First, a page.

Elinor stood in the garden looking out over green fields and hills that never seemed to end. The black mountains rose behind her, thick with dark green conifers and boulders as big as a horse. Aunt Maggie had insisted that she come to Blackcliff manor as soon as she was better. She’d hear of nothing else and Elinor had to admit, she was glad her parents had agreed. There was a distinct wildness to this place that she had not expected.
It had been almost a month since her near death in the ocean and she was finally feeling like herself again. Aunt Maggie’s five children kept her busy and there was never a shortage of tasks to complete around the manor. Even with servants Aunt Maggie was very involved in daily life, helping to lay fresh rushes, collecting eggs, feeding the animals. She did it all with a smile and laughter.
Elinor rubbed her hands along the shawl that encased her shoulders. The family had traveled to a neighbor’s for a visit and she had elected to stay behind. Some time to herself was important right now. Her thoughts needed untangling now that she’d had time to grieve. It had been almost three months now since Benjamin’s passing and with winter approaching her new husband would come to claim her.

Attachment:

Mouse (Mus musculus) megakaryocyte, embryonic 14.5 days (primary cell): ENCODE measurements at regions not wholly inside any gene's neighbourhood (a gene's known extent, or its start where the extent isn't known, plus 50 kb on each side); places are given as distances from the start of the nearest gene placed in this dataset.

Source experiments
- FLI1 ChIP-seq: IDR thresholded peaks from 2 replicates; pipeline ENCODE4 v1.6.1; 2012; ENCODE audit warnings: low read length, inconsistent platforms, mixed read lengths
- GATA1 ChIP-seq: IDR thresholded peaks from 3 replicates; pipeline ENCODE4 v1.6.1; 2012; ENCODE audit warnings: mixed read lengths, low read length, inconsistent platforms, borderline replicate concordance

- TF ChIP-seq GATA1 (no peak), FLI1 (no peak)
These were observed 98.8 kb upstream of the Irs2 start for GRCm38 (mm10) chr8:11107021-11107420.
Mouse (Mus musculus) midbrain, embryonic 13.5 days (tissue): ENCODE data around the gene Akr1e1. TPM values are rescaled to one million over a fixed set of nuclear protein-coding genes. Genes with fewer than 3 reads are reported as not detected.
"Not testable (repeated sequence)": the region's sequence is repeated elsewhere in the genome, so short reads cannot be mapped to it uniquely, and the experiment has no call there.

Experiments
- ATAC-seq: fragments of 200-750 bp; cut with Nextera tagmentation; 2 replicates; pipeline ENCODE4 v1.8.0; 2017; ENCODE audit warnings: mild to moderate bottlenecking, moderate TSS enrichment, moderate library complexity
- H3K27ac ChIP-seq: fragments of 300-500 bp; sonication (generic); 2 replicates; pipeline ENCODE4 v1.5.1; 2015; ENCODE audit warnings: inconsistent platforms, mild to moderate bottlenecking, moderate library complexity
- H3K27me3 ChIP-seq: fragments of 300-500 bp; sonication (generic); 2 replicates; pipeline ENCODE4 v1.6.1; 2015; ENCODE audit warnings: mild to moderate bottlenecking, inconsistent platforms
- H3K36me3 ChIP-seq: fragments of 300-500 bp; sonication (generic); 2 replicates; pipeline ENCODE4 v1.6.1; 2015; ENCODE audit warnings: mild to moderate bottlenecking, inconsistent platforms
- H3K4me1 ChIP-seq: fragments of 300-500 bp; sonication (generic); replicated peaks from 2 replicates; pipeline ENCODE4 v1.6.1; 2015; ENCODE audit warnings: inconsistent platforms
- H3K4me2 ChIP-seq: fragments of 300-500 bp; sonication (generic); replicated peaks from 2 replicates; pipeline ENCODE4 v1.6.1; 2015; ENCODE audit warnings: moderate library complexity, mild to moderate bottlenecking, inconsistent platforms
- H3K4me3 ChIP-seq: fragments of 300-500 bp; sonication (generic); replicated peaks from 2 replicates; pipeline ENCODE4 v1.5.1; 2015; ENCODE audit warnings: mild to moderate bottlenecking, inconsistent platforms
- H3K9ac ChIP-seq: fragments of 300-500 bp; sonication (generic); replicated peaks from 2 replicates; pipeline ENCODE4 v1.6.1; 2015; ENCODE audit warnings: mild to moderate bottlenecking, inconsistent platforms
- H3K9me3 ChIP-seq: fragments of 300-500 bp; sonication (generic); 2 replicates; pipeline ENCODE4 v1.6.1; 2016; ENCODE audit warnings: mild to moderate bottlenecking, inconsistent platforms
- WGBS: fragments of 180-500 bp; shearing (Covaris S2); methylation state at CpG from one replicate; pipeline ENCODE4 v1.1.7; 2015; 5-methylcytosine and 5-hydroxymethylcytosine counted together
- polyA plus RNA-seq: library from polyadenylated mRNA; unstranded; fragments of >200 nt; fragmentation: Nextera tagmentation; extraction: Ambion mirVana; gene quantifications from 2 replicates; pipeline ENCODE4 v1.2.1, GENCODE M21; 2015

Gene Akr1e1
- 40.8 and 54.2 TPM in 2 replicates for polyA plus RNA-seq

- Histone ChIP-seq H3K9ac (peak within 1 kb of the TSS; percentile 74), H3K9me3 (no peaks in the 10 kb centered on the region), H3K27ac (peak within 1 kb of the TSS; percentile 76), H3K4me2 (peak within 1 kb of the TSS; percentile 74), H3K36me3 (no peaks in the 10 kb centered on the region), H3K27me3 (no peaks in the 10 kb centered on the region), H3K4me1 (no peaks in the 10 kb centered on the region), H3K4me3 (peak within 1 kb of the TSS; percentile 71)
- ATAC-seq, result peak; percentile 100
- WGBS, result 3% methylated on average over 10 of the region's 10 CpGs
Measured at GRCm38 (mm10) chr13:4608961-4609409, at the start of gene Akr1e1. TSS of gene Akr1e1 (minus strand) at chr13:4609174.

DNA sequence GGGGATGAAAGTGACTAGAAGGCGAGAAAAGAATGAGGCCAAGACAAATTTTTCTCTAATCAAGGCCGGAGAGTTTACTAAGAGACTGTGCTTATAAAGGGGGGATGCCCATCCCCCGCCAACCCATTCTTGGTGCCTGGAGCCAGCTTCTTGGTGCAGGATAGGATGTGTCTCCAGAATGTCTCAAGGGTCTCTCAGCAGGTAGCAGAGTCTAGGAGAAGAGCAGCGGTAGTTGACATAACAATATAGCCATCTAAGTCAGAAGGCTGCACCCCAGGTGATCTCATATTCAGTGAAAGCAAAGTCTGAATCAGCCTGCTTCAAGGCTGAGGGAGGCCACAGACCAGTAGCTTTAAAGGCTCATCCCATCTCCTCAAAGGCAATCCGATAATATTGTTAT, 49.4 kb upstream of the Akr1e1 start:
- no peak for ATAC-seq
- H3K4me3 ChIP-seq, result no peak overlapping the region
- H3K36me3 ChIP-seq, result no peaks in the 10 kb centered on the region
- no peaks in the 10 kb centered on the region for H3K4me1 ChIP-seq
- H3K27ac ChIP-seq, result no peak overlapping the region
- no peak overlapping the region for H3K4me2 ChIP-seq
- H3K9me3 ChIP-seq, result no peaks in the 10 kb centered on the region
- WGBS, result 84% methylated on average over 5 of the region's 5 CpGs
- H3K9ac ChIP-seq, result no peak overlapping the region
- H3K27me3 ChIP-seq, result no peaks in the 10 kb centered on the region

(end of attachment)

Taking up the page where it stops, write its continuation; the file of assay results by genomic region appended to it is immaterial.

Yes, that was an apt description. It was still rather unsettling to think of herself as a claim to be made. Even the thought that this new man would be her Stranger, although enough to make her heart flutter, left her with a vague sense of unease. She was a pawn and until now had always been comfortable with that. Her life had been planned from her childhood and there was comfort in that. Certainty.
Benjamin’s death, followed quickly by her own near drowning had opened her eyes to several tantalizing and strange thoughts. What if she were her own master, free to make her own decisions? What would it feel like to be treated with respect, not for her status as a married woman, but for herself? Would her life even get better with marriage, or would it become even more restricted?
She had no answers and that was frustrating.
Walking might help. She left the garden, nimbly climbing down the stone steps that led between the hedges. It had taken some getting used to, but the hills did have a strange appeal. Elinor headed along a narrow trail leading away from the manor to the back pastures closer to the cliffs. The wind on these hills was glorious when a storm was coming in over the cliffs. On a calm day like this there was just a pleasant breeze. The burning in her chest from the exertion was welcome and she smiled as she continued on up the winding path.
Her stranger. What would she do about him? He’d been so unusual, not at all like the others, even unlike Benjamin. For all his tenderness, Benjamin had seen her as the woman who would bear his children, care for his house and represent a worthy alliance. He had been kind and tender but that was not because he knew her, or really cared for her. She’d believed that once. Believed that tenderness or kindness showed that the person cared for her and who she was. Nearly drowning had snapped something in her.